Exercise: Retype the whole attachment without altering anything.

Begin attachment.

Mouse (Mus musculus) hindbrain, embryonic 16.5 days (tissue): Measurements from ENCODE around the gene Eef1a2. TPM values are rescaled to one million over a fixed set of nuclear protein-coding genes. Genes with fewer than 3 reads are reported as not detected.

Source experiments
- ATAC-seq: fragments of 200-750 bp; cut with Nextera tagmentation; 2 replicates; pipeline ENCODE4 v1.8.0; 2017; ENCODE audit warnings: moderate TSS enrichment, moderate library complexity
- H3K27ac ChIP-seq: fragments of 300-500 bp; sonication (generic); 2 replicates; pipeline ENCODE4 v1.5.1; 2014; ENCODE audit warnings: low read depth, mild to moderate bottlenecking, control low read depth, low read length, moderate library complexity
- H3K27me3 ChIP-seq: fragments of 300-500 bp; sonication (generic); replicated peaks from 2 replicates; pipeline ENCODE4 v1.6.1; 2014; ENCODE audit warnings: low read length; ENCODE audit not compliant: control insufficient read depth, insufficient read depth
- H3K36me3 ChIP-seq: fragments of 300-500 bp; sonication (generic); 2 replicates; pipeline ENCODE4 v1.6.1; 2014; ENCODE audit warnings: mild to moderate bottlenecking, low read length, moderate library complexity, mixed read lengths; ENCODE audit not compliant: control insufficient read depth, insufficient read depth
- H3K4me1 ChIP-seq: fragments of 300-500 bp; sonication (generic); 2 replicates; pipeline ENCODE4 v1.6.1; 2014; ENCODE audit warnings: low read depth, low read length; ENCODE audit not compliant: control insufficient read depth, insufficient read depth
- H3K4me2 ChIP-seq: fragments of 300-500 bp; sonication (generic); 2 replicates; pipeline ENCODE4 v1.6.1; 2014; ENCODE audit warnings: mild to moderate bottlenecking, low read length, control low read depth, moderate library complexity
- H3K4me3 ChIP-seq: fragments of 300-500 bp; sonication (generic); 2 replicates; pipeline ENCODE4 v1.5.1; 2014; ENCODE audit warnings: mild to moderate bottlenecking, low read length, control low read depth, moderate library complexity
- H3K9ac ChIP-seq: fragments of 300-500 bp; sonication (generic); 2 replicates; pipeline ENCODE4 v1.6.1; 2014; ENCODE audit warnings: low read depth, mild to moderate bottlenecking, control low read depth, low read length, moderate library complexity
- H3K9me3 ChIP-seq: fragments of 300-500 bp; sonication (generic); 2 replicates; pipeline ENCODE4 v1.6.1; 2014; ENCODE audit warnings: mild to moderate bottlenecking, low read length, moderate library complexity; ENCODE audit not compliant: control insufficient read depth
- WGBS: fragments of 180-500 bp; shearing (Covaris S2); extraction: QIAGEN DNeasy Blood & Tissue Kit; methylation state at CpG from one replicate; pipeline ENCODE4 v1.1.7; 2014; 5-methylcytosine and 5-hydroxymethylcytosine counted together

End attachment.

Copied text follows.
Mouse (Mus musculus) hindbrain, embryonic 16.5 days (tissue): Measurements from ENCODE around the gene Eef1a2. TPM values are rescaled to one million over a fixed set of nuclear protein-coding genes. Genes with fewer than 3 reads are reported as not detected.

Source experiments
- ATAC-seq: fragments of 200-750 bp; cut with Nextera tagmentation; 2 replicates; pipeline ENCODE4 v1.8.0; 2017; ENCODE audit warnings: moderate TSS enrichment, moderate library complexity
- H3K27ac ChIP-seq: fragments of 300-500 bp; sonication (generic); 2 replicates; pipeline ENCODE4 v1.5.1; 2014; ENCODE audit warnings: low read depth, mild to moderate bottlenecking, control low read depth, low read length, moderate library complexity
- H3K27me3 ChIP-seq: fragments of 300-500 bp; sonication (generic); replicated peaks from 2 replicates; pipeline ENCODE4 v1.6.1; 2014; ENCODE audit warnings: low read length; ENCODE audit not compliant: control insufficient read depth, insufficient read depth
- H3K36me3 ChIP-seq: fragments of 300-500 bp; sonication (generic); 2 replicates; pipeline ENCODE4 v1.6.1; 2014; ENCODE audit warnings: mild to moderate bottlenecking, low read length, moderate library complexity, mixed read lengths; ENCODE audit not compliant: control insufficient read depth, insufficient read depth
- H3K4me1 ChIP-seq: fragments of 300-500 bp; sonication (generic); 2 replicates; pipeline ENCODE4 v1.6.1; 2014; ENCODE audit warnings: low read depth, low read length; ENCODE audit not compliant: control insufficient read depth, insufficient read depth
- H3K4me2 ChIP-seq: fragments of 300-500 bp; sonication (generic); 2 replicates; pipeline ENCODE4 v1.6.1; 2014; ENCODE audit warnings: mild to moderate bottlenecking, low read length, control low read depth, moderate library complexity
- H3K4me3 ChIP-seq: fragments of 300-500 bp; sonication (generic); 2 replicates; pipeline ENCODE4 v1.5.1; 2014; ENCODE audit warnings: mild to moderate bottlenecking, low read length, control low read depth, moderate library complexity
- H3K9ac ChIP-seq: fragments of 300-500 bp; sonication (generic); 2 replicates; pipeline ENCODE4 v1.6.1; 2014; ENCODE audit warnings: low read depth, mild to moderate bottlenecking, control low read depth, low read length, moderate library complexity
- H3K9me3 ChIP-seq: fragments of 300-500 bp; sonication (generic); 2 replicates; pipeline ENCODE4 v1.6.1; 2014; ENCODE audit warnings: mild to moderate bottlenecking, low read length, moderate library complexity; ENCODE audit not compliant: control insufficient read depth
- WGBS: fragments of 180-500 bp; shearing (Covaris S2); extraction: QIAGEN DNeasy Blood & Tissue Kit; methylation state at CpG from one replicate; pipeline ENCODE4 v1.1.7; 2014; 5-methylcytosine and 5-hydroxymethylcytosine counted together